There is little doubt that the trend away from the church is accelerating, and I wouldn’t be surprised if the rank hypocrisy and appalling behavior of many right-wing fundamentalists in Trump’s America is contributing somewhat, but the demographic trend toward secularization is the main cause, and always has been, as each subsequent generation continues to find organized religious increasingly irrelevant to their lives.

    As for a solution? I have no idea, but even if the white evangelical church has a come-to-Jesus moment tomorrow, the trend toward a secular America will continue as before.

    • Really intriguing insight, Tacitus. I want to thank you for sharing it and ask if you would be willing to share more insights or further discuss things via email.

  12. “With every persecution of the LGBTQ community, with every unprovoked attack on Muslims, with every planet-wrecking decision, with every regressive civil rights move—the flight from Christianity continues.”
    Christians did what now? And we supposed to hang our heads in shame, nod sagely and accept *collective responsibility* for stuff no other group is accused of; how does that even work?

    • well, what about not wanting to be linked with these awful people who claim to be christians, and saying out loud that they are not christ followers at all, and showing real support to lgbt+, migrants, muslims, the poors…… it may surprise you, but it actually works!

  13. Born in the mid 50’s, I was raised to go to church and went to Christian Schools most of my life. Because I dared question anything, I was seen as a troublemaker or not believing enough. I came from an abusive family and I could pray my way out of it, because the fact that God wanted me to have this experience was it cuz I didn’t believe in him enough. These were all things that I was told. In my early twenties I went to numerous altar calls because I thought I had been doing it wrong the whole time and I wasn’t doing it well enough according to the churches. I was judged for being a mouthpiece poor people who were not as Godly as everybody else, and if we would have been in Salem Massachusetts, I would have probably been burned at the stake.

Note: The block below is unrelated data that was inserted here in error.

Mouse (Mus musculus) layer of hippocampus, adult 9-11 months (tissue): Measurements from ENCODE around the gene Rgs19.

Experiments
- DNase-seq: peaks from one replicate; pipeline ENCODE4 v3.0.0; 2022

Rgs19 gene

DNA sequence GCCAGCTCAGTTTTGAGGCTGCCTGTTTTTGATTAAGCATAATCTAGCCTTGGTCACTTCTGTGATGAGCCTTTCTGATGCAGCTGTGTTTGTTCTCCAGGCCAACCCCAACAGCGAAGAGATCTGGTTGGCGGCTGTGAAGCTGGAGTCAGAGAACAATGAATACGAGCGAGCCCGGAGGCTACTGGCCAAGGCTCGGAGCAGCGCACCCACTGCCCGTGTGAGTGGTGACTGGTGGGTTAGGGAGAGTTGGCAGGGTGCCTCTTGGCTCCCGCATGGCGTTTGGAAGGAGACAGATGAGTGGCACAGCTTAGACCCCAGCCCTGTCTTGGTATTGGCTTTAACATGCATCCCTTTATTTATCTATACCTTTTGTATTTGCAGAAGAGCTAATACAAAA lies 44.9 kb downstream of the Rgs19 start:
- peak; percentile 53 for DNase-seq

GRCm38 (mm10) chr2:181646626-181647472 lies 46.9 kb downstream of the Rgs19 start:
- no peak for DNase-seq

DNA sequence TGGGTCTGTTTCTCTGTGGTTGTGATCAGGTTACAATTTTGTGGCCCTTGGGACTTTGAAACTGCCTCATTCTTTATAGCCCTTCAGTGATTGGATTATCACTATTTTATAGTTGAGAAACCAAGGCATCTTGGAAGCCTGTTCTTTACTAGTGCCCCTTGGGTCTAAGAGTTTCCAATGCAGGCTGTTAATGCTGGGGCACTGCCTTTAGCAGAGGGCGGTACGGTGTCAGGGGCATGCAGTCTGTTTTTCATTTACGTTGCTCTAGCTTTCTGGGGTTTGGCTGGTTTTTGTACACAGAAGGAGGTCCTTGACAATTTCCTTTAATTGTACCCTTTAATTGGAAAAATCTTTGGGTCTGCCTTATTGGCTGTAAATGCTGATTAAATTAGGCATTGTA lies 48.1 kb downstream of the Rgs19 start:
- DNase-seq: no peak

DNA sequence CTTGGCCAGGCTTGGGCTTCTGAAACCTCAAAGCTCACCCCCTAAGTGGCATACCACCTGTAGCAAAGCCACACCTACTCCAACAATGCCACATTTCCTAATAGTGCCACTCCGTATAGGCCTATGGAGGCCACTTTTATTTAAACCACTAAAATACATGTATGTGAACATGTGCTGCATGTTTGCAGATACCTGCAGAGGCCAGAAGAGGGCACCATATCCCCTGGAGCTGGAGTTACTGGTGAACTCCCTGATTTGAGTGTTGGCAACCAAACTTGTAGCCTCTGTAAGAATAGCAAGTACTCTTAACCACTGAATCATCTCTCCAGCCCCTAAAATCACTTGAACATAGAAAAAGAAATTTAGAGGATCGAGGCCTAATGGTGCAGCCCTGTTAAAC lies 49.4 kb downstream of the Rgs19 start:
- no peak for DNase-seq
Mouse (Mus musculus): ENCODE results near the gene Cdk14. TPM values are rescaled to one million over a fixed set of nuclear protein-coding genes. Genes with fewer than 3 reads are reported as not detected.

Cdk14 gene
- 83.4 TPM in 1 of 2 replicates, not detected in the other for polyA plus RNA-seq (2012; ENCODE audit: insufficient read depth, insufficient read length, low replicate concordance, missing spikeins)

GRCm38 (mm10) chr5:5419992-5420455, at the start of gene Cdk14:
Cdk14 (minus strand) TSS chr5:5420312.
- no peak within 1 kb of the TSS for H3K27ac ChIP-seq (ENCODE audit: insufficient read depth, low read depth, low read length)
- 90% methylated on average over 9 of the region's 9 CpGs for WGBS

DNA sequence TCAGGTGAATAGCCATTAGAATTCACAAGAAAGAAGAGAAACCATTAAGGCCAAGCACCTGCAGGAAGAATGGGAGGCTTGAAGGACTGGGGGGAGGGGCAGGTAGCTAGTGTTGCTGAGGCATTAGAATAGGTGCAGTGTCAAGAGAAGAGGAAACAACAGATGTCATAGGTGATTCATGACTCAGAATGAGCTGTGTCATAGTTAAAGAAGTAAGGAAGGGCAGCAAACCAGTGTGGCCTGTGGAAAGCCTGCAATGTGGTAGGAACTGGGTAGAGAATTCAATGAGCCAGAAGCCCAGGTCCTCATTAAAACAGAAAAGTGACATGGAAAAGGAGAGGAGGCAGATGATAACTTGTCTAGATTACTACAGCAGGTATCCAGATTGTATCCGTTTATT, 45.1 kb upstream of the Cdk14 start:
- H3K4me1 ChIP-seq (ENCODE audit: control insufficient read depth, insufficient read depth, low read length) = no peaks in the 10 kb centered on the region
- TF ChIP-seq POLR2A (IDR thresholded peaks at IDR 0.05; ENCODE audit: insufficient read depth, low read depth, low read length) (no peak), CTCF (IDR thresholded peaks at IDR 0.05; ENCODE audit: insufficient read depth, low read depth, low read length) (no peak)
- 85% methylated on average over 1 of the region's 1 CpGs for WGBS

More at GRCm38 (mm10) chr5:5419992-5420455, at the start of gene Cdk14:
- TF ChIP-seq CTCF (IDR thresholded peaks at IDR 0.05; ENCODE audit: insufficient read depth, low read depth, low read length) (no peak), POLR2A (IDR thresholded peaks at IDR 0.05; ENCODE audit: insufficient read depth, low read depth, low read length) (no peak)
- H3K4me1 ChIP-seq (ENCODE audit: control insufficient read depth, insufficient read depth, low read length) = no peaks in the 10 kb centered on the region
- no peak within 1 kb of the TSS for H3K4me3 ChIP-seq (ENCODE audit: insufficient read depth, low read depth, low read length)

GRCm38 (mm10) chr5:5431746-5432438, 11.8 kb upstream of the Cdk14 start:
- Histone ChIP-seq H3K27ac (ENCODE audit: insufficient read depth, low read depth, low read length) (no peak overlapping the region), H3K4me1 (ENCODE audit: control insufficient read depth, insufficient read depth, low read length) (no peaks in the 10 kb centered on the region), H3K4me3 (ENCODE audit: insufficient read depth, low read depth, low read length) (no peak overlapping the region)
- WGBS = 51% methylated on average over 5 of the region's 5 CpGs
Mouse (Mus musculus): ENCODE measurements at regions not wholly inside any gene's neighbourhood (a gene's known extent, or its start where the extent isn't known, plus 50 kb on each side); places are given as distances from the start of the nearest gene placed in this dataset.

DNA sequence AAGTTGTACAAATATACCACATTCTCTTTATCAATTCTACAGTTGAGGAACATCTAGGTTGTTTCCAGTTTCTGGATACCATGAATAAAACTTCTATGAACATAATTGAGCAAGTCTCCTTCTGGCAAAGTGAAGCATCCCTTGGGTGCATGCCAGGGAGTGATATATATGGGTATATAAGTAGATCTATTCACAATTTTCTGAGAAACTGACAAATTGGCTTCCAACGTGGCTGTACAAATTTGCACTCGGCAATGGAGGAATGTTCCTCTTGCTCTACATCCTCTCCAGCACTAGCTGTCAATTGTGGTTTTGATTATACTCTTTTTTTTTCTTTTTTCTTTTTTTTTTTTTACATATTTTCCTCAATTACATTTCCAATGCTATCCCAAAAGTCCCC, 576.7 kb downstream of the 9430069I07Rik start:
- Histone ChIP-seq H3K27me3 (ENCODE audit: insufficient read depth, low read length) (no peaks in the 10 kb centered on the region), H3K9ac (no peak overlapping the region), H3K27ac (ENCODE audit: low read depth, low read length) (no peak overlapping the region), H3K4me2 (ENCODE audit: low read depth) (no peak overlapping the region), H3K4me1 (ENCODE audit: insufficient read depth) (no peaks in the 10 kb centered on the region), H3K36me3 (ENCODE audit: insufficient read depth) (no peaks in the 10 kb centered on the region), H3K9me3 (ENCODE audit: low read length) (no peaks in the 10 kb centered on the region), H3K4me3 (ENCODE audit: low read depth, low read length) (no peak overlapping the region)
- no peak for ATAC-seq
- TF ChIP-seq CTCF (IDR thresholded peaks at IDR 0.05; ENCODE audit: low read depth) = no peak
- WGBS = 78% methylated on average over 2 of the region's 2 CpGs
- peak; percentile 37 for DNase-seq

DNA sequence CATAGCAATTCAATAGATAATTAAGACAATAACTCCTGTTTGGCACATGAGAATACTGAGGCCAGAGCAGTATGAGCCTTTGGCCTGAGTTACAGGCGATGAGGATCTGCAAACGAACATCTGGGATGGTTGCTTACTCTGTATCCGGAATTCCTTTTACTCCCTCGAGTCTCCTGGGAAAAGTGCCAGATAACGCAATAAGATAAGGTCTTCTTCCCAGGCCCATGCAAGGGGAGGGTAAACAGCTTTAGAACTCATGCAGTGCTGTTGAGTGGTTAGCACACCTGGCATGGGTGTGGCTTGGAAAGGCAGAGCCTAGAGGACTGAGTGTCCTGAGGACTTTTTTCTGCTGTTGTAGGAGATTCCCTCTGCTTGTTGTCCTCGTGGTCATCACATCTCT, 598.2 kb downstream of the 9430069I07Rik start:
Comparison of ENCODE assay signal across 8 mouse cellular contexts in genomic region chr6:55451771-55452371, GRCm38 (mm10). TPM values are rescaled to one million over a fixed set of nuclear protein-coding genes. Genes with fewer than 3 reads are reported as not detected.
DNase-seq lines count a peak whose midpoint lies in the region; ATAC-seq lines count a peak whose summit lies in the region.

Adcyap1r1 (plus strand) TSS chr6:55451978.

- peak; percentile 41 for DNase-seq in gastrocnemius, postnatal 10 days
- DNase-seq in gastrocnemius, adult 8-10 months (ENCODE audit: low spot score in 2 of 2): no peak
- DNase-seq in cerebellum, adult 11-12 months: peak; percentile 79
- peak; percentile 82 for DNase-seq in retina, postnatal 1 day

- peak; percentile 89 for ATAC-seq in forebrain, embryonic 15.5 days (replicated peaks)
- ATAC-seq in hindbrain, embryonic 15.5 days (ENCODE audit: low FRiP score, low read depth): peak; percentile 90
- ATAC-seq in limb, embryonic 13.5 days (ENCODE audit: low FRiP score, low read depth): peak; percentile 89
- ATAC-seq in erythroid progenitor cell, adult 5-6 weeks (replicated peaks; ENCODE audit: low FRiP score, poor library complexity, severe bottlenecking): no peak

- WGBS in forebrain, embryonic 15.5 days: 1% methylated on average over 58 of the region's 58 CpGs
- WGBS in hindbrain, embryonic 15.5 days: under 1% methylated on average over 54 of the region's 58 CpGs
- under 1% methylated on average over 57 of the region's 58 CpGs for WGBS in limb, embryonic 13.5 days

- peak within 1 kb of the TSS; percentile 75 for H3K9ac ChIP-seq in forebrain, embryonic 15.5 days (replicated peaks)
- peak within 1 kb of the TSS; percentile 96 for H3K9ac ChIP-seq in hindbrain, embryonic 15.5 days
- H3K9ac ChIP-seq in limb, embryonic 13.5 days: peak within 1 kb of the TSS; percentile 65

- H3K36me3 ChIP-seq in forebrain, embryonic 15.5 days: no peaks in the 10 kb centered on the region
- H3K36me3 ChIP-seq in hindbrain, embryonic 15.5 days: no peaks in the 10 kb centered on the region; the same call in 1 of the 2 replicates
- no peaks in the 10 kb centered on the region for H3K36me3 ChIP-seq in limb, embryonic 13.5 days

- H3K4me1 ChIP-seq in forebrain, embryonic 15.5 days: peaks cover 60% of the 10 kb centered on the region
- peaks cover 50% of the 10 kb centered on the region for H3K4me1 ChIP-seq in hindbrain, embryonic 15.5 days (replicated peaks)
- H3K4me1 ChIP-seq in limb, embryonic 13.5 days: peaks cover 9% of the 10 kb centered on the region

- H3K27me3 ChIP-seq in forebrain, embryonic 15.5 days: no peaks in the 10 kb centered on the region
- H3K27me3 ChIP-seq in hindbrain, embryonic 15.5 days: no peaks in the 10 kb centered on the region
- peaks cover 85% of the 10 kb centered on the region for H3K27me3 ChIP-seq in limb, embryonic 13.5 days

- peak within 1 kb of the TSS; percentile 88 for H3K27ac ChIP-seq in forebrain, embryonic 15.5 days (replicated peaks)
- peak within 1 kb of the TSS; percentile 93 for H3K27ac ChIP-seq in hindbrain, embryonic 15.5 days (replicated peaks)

Somewhere in my thirties, I started calling myself agnostic, even though I was still trying to attend church once in awhile. Then I stopped going. The more I studied, the more I learned, and the more I started rejecting the idea of a God, but that knowledge was higher power. I consider myself spiritual, but I am an atheist now. I want nothing to do with any organized religion that believes that it is okay to treat people Like crap and get away with it. And I know all of the arguments, because I was a very Devout proselytizing Evangelical and won a lot of souls to Jesus.

    A dear friend of mine who was a youth pastor for Youth for Christ, who is a very devout Christian man, and shows the kind of love and kindness that I believe Jesus of Nazareth taught, told me that I am ” the most Christian non-Christian… Has ever known.” I know he meant that as a compliment.

    I have read quite a lot of what you have written, and so much of it resonates with me. I have just recently followed you on Twitter. Thank you for the wrongness of what you say. I still am an atheist, but it’s nice to know that some of those who are believers understand what Jesus of Nazareth and other like-minded people of all faiths were trying to teach.

  14. Any organization presenting itself as being of the Sacred, claiming to know and teach the Christ mind is bound by the all-encompassing Love and total compassion of the Divine to accept without judgment and to love without condition. The failure of religious groups to exemplify that message has created the horrendous hypocrisy we see inflicted on so many in our world. I stood before a bishop of the Episcopal church a few years ago, responding to his invitation to address him following his open acceptance and support for the first openly gay Episcopal bishop. The so-called Christian community at large has failed for most of its history. I do not believe, nor will I ever accept the notion of the god presented by the many churches who do not practice, nor even preach, the message the Christ brought forward. On those terms, those christians would call me an atheist. So be it. I live in the Divine Presence every moment of every day, and, to quote one of my least favorite New Testament authors (Paul), “I know in Whom I believe…” and belief no longer is necessary. I know.

  15. My father was religious and raised in the Catholic church. He ended up being the head groundsman at the church, taking care of the grounds as well as all maintenance in the churce. My siblings and I never attended a service our entire childhood. when i asked him about it later on in life, he told me the reason they never brought us was because they wanted us to learn about it on our own and make our own decision on religion.. I asked him again years later and he clued me in. My aunt had been deathly ill and after asking, the father/priest or whatever from their church visited at the hospital for a bedside prayer and possible last rights. He made a point to call them out on their lack of attendance and lack or donation to the church during this time. He was looking for money while my Aunt was on the verge of dying. My grandfather threw him out and that was the end of organized religion for my family.